But no. There were no scales or wings at allWhen I last reread this in 2011, I wrote:
The second book of the famous trilogy, in which the evil Steerpike's plans to dominate Gormenghast Castle are resolved in vicious single combat with Titus Groan, the 77th earl. When I first read this, at least a quarter of a century ago, the two scenes that really stuck in my mind were the grotesque deaths of Deadyawn the headmaster, killed in a bizarre incident where his wheelchair intersects with a deadly schoolboy game, and of the twin aunts of Titus and Fuchsia, locked away by Steerpike to die in isolation. I was surprised on rereading by quite how early in the book both events come. For the rest of it, Peake's obsession with disability as a marker for moral iniquity is rather dubious (the 'Thing', an unspeaking girl who represents freedom, is the acme of physical and spiritual perfection, while Barquentine, Deadyawn and indeed Steerpike are mutilated and evil). But it is a gloriously baroque description of life in a very peculiar place, and it gets pretty intense in the final chapters, when the castle is flooded and the Countess and Titus stalk Steerpike through the rising waters.This time around, as previously mentioned, we’ve been taking it at a chapter a day (with a break for Christmas, so almost three months; and I finished it a few weeks back). This rather brought home the odd pacing, with nothing much happening in the middle for many (mostly short) chapters. And the improbable physics of the catastrophic flood are more difficult to ignore when you don’t take it all in one go. But the final showdown between Steerpike and Titus is every bit as good as the two earlier bits, and there’s also the dramatic revelation of Steerpike’s responsibility for the death of the twins. However, it would make very little sense to a reader who has not already read the first book. You can get it here.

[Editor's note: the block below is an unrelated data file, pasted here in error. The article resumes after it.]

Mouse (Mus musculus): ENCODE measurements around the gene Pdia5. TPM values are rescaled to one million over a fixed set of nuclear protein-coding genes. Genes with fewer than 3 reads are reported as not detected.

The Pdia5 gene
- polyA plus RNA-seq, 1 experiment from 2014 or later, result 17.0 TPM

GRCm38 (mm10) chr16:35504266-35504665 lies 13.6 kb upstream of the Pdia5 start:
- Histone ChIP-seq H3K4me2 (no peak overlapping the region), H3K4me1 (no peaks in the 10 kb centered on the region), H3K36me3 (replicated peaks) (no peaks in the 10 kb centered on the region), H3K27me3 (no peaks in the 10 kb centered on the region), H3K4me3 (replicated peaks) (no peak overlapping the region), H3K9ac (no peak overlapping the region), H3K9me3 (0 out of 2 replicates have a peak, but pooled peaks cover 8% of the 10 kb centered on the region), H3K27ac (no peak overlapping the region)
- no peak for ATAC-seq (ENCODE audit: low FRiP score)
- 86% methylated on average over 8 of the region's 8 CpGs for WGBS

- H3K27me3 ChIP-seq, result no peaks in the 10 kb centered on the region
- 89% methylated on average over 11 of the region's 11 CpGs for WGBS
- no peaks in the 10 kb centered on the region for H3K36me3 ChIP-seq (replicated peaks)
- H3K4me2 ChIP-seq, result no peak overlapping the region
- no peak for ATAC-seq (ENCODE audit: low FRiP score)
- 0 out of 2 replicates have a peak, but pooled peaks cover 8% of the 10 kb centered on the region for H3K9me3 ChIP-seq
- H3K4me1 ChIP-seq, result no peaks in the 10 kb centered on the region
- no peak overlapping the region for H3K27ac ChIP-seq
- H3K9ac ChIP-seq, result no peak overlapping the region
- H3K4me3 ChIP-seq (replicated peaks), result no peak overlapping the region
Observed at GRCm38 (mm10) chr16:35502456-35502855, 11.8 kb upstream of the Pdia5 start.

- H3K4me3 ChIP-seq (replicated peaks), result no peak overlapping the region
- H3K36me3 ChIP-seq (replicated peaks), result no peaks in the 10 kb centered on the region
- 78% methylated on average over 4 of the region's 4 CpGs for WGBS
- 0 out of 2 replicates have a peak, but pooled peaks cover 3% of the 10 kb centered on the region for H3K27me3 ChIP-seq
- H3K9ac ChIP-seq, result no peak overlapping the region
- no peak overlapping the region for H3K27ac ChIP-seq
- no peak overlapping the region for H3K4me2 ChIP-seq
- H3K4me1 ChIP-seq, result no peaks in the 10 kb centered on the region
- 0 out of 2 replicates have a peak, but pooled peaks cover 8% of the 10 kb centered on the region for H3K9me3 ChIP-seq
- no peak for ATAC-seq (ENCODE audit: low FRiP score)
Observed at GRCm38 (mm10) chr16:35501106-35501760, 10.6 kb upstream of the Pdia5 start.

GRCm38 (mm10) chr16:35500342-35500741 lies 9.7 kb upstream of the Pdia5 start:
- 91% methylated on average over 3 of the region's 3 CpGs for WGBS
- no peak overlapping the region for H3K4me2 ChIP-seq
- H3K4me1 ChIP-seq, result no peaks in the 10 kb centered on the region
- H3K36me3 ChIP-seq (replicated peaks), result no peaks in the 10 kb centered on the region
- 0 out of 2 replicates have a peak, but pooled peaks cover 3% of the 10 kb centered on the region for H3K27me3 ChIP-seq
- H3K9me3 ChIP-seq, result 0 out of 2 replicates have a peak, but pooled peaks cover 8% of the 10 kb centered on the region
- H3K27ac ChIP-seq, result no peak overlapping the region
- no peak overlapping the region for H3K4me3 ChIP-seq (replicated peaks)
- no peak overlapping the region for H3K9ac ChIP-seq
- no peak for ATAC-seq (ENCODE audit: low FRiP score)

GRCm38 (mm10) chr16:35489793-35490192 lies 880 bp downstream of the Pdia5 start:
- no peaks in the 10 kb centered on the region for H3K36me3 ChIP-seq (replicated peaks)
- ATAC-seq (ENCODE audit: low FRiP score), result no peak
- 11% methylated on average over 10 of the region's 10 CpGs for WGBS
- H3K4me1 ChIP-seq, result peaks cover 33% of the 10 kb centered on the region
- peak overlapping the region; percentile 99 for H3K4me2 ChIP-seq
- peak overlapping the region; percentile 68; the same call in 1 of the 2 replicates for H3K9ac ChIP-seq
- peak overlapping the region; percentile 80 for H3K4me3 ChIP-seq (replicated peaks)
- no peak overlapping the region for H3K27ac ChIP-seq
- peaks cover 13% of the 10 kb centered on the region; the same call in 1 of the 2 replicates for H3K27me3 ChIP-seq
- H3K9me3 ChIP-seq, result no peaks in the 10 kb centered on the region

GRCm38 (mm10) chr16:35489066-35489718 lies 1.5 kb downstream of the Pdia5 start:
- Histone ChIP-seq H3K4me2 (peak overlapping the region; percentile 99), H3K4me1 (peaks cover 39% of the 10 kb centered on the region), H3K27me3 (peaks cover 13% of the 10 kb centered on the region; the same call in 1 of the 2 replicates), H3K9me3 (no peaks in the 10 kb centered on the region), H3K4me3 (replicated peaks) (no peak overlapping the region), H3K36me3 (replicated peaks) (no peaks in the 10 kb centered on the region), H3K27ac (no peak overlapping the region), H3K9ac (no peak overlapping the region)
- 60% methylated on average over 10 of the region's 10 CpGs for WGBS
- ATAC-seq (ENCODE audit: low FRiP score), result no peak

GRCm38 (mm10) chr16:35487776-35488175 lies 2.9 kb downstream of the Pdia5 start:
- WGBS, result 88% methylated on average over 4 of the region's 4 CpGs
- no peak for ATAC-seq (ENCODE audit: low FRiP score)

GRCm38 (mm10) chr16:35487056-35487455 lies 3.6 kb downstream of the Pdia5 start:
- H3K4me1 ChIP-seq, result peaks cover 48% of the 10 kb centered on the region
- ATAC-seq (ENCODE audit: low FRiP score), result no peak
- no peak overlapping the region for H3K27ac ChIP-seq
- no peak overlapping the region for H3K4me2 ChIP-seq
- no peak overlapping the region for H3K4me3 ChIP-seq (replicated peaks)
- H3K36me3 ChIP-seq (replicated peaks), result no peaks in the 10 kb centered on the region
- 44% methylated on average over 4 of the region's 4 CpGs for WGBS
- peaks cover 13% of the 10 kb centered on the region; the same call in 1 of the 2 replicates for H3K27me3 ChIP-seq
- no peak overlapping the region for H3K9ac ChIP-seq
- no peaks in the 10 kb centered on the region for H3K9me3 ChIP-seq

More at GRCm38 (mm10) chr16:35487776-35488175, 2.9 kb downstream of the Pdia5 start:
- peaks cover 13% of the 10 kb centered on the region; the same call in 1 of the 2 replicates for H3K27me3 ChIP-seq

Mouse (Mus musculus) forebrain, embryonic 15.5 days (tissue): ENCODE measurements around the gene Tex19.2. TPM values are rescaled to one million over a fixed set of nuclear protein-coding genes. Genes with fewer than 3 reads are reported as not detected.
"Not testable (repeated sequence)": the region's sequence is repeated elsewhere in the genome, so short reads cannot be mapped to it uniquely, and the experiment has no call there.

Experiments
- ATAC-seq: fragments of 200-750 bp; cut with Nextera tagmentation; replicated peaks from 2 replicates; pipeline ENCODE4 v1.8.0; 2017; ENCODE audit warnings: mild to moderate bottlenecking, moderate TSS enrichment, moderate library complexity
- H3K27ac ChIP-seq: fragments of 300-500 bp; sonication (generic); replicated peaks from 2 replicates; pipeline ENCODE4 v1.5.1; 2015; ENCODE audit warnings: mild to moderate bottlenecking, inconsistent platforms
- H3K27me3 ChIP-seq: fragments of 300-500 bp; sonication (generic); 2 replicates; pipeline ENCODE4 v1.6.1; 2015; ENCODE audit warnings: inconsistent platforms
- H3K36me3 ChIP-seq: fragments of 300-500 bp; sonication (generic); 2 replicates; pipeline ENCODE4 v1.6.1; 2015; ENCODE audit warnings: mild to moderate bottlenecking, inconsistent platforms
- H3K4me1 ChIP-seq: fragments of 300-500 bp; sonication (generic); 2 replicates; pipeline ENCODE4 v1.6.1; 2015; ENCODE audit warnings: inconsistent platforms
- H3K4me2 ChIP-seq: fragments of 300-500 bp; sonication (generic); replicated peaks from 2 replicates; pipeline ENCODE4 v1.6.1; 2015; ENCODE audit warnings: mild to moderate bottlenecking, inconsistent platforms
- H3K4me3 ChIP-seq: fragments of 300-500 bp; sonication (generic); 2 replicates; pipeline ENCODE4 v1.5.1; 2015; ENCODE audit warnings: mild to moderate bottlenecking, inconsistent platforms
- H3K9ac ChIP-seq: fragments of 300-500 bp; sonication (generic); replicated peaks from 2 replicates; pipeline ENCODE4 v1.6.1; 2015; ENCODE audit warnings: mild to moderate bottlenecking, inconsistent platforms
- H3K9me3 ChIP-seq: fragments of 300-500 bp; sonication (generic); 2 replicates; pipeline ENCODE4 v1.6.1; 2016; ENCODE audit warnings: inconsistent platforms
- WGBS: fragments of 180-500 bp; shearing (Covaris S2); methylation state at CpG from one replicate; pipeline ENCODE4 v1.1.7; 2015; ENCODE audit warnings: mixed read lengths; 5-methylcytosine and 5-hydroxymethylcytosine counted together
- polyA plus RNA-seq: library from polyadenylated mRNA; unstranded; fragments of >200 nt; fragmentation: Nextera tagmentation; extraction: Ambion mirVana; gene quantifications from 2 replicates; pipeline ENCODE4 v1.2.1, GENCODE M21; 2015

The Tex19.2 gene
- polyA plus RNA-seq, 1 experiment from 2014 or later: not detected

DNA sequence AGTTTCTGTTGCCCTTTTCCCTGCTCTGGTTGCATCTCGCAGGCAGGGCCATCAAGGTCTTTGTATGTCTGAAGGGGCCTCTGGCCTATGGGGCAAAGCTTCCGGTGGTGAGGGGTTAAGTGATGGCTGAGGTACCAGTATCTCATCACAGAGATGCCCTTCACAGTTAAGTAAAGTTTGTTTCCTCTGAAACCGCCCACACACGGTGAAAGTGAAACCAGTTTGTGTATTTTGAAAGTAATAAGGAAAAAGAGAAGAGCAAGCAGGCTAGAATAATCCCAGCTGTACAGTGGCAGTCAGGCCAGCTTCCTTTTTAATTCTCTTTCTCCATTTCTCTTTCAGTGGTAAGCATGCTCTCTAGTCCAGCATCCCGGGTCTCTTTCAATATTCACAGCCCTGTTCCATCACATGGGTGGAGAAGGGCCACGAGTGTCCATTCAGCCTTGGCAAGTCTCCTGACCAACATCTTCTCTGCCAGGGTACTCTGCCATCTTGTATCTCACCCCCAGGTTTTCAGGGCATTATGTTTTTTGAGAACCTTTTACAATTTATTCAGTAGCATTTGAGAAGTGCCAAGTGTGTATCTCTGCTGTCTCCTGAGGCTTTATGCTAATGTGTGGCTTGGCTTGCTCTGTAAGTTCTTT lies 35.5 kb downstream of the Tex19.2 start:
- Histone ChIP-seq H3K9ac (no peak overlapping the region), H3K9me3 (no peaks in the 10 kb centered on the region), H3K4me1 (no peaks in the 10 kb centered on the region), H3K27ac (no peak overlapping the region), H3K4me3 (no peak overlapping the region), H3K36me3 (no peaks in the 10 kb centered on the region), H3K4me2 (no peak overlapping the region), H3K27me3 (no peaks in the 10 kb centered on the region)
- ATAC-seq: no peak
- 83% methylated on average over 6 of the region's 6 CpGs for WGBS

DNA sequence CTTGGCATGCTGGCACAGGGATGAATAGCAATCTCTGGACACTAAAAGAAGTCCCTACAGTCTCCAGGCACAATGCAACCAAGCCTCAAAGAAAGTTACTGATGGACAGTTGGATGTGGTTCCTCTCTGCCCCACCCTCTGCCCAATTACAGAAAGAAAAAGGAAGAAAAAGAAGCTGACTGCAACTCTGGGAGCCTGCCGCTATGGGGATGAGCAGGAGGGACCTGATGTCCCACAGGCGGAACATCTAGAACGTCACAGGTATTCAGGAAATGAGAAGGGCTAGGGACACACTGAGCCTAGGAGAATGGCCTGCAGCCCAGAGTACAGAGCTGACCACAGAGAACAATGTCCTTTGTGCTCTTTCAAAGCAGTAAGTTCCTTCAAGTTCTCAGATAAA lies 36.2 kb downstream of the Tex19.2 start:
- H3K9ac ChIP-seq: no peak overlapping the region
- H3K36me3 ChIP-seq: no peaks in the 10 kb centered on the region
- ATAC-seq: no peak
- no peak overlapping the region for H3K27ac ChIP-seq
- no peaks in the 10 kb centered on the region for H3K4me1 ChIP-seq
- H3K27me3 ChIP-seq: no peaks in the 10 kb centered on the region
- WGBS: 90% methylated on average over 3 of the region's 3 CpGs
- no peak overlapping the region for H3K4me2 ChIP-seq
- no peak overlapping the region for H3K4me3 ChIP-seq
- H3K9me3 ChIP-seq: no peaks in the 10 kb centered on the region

As with the previous volume, and for the same reasons, a Bechdel technical pass; Fuchsia talks to her nanny again, and the demented twins burble at each other, without men necessarily being mentioned. They are all dead by the end of the book.
Note on the first book, revisited: It's slightly odd that the first volume of the trilogy is actually the one in which Titus figures least, though it bears his name.